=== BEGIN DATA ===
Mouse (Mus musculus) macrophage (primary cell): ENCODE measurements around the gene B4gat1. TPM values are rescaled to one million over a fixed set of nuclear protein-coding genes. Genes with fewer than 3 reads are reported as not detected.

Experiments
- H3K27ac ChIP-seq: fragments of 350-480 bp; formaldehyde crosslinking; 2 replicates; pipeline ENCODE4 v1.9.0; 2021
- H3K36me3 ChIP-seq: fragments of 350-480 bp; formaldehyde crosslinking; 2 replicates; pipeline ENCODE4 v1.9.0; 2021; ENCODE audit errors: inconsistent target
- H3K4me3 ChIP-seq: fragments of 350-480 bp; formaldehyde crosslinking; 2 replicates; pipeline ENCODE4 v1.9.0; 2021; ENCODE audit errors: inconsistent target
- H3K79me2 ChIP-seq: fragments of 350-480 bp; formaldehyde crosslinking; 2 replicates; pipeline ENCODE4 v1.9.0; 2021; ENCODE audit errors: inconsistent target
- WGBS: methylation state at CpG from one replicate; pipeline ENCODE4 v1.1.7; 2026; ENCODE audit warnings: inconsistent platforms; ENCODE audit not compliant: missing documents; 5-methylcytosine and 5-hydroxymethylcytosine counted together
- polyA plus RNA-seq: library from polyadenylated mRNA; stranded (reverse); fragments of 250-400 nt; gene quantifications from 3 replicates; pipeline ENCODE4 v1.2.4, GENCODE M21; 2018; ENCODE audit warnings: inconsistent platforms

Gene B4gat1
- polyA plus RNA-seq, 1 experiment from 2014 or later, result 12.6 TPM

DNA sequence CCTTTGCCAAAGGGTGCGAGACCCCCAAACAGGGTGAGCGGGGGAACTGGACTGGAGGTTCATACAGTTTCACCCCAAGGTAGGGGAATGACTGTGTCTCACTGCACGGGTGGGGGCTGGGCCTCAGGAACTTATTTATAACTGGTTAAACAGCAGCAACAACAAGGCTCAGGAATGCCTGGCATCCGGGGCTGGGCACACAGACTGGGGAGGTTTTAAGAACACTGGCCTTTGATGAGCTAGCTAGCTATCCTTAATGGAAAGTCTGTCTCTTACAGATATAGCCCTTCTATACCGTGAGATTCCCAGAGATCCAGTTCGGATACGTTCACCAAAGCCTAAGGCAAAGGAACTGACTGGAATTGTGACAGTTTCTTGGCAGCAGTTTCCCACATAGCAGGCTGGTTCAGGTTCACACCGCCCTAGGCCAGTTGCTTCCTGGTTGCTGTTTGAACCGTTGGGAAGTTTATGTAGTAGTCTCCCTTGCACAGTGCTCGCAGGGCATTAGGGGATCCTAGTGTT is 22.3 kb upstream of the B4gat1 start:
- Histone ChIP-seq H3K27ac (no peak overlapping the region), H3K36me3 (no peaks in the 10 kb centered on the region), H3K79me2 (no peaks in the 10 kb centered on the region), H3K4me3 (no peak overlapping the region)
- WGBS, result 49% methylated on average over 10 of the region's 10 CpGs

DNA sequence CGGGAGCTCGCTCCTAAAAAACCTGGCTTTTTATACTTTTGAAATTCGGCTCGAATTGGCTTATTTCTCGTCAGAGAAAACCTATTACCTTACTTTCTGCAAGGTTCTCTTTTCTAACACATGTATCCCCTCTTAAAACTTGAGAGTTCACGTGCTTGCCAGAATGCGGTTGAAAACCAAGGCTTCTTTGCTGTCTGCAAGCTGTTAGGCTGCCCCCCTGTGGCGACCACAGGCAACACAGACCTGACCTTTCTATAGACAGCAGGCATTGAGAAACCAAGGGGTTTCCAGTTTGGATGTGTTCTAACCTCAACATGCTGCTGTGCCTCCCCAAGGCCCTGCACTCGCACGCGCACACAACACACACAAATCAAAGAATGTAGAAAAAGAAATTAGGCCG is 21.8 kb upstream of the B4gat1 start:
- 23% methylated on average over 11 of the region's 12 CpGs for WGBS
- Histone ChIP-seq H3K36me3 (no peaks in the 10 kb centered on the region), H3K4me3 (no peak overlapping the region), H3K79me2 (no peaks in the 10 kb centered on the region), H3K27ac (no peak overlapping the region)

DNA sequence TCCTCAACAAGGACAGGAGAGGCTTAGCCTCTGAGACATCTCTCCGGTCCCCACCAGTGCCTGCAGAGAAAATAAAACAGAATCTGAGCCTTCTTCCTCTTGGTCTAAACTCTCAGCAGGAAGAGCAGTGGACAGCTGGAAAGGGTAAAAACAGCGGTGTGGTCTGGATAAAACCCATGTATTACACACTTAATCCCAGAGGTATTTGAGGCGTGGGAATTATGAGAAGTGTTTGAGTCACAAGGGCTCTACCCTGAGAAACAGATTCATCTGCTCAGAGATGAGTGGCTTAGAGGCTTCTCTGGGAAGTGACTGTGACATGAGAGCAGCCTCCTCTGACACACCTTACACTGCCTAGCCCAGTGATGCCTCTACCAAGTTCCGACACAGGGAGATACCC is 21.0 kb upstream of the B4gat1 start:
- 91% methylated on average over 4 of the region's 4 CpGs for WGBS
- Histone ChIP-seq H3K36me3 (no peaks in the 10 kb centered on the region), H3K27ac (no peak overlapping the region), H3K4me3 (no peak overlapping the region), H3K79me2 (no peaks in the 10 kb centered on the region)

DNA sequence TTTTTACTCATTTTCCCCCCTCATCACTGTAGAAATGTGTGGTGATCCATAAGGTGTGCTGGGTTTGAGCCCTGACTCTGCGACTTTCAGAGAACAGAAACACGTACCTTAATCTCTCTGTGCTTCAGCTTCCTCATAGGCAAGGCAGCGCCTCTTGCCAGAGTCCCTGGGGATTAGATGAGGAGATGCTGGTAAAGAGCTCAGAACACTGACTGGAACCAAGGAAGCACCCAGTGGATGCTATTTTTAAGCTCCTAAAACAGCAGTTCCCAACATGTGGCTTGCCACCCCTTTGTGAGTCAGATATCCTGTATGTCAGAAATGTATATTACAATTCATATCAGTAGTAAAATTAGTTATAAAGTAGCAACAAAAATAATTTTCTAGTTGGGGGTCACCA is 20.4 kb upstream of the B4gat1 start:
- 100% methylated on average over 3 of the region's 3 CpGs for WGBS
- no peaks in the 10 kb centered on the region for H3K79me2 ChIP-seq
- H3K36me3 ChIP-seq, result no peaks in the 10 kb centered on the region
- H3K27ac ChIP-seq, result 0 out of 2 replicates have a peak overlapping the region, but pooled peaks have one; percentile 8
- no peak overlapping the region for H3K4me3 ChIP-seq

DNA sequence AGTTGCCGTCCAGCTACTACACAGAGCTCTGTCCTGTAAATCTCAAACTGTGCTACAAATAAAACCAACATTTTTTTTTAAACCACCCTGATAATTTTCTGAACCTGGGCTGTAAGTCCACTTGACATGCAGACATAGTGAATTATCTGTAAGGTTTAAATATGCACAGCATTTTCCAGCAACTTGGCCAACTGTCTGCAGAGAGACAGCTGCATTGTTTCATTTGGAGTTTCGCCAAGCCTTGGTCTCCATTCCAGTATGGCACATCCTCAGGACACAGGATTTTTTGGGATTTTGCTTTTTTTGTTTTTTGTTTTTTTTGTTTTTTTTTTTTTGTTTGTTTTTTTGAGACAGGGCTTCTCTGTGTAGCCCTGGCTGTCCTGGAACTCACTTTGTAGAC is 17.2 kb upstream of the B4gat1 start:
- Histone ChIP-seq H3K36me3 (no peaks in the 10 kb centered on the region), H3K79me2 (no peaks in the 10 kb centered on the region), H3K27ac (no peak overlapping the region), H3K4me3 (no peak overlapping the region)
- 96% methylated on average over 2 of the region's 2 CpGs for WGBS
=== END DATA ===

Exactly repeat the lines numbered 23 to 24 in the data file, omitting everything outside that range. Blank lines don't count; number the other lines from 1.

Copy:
- H3K36me3 ChIP-seq, result no peaks in the 10 kb centered on the region
- H3K27ac ChIP-seq, result 0 out of 2 replicates have a peak overlapping the region, but pooled peaks have one; percentile 8